Shares of U.S. Silica (NYSE: SLCA) rose nearly 20% today after the industrial minerals company announced second-quarter 2019 operating results. The business turned in a mixed performance. Revenue and earnings were down compared to the year-ago period, but increased sequentially. More important, the company reported a whopping 12% year-over-year decrease in total operating expenses, which certainly strengthened management's latest pledge for efficiency.
CEO Bryan Shinn told investors that U.S. Silica would become a net cash generator, significantly reduce capital expenditures, and shift its investment strategy. U.S. Silica intends to focus on modest growth opportunities for its industrial segment and logistics subsidiary, make minimal investments to maintain its footprint in oil and gas sand products, and deliver stable dividend payments. Cash flow will also be diverted toward debt reduction activities, with the goal to reduce the company's gross debt to adjusted EBITDA ratio to 3 by the end of 2021.
As of 12:21 p.m. EDT, the stock had settled to a 9.1% gain.
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A new focus on operating efficiency is certainly a step in the right direction. The business hasn't been a net generator of cash without debt or stock offerings since 2015. In the three-year period ending 2018, U.S. Silica reported a cumulative cash flow from investing activities of $1.76 billion, far outpacing cumulative operating cash flow of $533 million in that span.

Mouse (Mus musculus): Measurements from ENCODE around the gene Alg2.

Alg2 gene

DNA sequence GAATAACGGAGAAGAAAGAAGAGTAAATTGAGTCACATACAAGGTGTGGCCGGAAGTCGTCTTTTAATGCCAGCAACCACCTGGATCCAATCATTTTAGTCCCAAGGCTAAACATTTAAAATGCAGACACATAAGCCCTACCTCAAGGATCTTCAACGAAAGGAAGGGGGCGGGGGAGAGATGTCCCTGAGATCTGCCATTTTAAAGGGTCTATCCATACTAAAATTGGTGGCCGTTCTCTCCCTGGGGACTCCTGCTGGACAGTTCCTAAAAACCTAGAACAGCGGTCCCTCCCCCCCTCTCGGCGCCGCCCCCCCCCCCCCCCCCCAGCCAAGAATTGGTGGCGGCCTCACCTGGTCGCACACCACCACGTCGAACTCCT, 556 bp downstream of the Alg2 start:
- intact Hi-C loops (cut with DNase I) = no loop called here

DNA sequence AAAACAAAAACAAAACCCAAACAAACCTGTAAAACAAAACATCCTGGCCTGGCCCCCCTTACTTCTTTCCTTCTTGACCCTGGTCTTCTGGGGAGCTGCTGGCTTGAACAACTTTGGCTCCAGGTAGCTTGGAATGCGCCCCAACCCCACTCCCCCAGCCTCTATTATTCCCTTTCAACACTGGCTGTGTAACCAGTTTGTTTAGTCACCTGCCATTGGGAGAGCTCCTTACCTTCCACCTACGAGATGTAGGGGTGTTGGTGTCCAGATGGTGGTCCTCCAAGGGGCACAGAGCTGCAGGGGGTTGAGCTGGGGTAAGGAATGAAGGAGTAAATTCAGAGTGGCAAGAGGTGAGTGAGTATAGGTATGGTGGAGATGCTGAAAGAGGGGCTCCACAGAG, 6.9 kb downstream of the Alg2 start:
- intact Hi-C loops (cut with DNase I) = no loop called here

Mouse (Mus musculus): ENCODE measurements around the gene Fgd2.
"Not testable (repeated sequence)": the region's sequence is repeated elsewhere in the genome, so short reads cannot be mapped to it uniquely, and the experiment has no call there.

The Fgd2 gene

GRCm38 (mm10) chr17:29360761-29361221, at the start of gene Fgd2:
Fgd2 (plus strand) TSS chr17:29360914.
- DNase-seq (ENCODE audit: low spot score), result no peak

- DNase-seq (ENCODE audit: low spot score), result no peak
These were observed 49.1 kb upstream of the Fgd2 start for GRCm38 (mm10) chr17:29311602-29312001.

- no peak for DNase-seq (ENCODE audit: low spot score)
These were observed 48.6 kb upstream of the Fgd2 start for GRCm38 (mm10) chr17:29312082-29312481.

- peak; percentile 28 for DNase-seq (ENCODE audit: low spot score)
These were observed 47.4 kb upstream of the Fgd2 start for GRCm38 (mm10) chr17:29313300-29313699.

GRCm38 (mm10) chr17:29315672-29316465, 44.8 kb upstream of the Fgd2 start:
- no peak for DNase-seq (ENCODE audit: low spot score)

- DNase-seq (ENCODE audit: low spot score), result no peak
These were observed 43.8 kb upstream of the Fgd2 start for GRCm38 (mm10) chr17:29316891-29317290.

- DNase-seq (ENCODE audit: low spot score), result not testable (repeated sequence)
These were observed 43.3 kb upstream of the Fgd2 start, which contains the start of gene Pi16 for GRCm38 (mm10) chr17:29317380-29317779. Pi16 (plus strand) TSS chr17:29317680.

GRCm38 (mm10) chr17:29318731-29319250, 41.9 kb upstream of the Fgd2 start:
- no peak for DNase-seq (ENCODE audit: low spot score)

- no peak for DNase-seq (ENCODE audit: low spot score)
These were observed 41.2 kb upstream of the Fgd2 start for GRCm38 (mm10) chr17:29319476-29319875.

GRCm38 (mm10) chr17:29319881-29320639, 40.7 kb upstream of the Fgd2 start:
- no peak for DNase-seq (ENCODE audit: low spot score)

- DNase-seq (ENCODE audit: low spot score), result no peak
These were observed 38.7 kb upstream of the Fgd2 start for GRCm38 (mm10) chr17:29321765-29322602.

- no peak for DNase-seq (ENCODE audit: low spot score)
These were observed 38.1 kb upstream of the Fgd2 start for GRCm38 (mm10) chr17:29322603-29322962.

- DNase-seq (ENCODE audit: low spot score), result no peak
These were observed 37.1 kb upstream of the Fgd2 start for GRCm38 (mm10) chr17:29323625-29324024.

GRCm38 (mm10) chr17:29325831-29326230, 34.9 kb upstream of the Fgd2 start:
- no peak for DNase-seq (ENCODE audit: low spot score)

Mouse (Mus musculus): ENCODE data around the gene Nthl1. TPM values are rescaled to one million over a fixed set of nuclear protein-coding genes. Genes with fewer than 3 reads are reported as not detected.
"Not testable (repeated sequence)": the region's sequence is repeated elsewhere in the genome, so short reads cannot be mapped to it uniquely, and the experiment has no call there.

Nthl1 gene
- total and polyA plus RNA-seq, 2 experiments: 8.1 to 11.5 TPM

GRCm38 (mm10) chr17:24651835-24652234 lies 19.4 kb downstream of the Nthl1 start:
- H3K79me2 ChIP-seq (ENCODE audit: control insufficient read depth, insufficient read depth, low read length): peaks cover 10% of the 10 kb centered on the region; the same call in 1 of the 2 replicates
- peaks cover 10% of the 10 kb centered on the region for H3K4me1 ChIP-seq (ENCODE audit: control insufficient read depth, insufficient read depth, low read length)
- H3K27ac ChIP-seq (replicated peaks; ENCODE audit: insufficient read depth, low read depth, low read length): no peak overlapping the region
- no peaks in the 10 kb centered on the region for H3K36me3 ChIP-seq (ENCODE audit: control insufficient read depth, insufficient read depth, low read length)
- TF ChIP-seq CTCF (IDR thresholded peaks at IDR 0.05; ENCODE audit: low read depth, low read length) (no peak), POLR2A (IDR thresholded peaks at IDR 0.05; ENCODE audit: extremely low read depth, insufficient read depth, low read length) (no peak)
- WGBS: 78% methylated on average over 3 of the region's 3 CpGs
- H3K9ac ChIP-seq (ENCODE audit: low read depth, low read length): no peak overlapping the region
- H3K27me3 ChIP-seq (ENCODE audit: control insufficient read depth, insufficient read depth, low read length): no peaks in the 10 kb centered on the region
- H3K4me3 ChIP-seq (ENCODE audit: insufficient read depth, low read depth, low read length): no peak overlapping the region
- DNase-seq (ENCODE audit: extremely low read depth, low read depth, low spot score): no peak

Of course, the $750 million acquisition of EP Minerals played a large role in the net cash consumption of the business in recent years. But now that it's beginning to deliver a growing share of total profits and harbors promising new growth products, it makes sense to refocus management bandwidth on strengthening the balance sheet and delivering more sustainable operations for the long haul.
Business is booming outside of the core oil and gas segment. The industrial and specialty products segment delivered 18% revenue growth in Q2 compared to the year-ago period, despite the fact that the volume of products sold actually decreased 5% in that span.
U.S. Silica stated that the industrial segment generated record profits, but that appears to be based on a non-GAAP income metric called contribution margin. There was a massive difference between actual operating income and contribution margin in 2018, so investors should wait to see the quarterly SEC filing (segment operating income wasn't reported in the press release) before getting too carried away.
Despite a misplaced focus on contribution margin, the press release shows U.S. Silica delivered on more traditional financial metrics in Q2. A sharp reduction in total operating expenses helped to deliver healthy operating income and net income. It also goes a long way to boost confidence in management's latest pledge for operating efficiency. Now investors just have to make sure the business executes.
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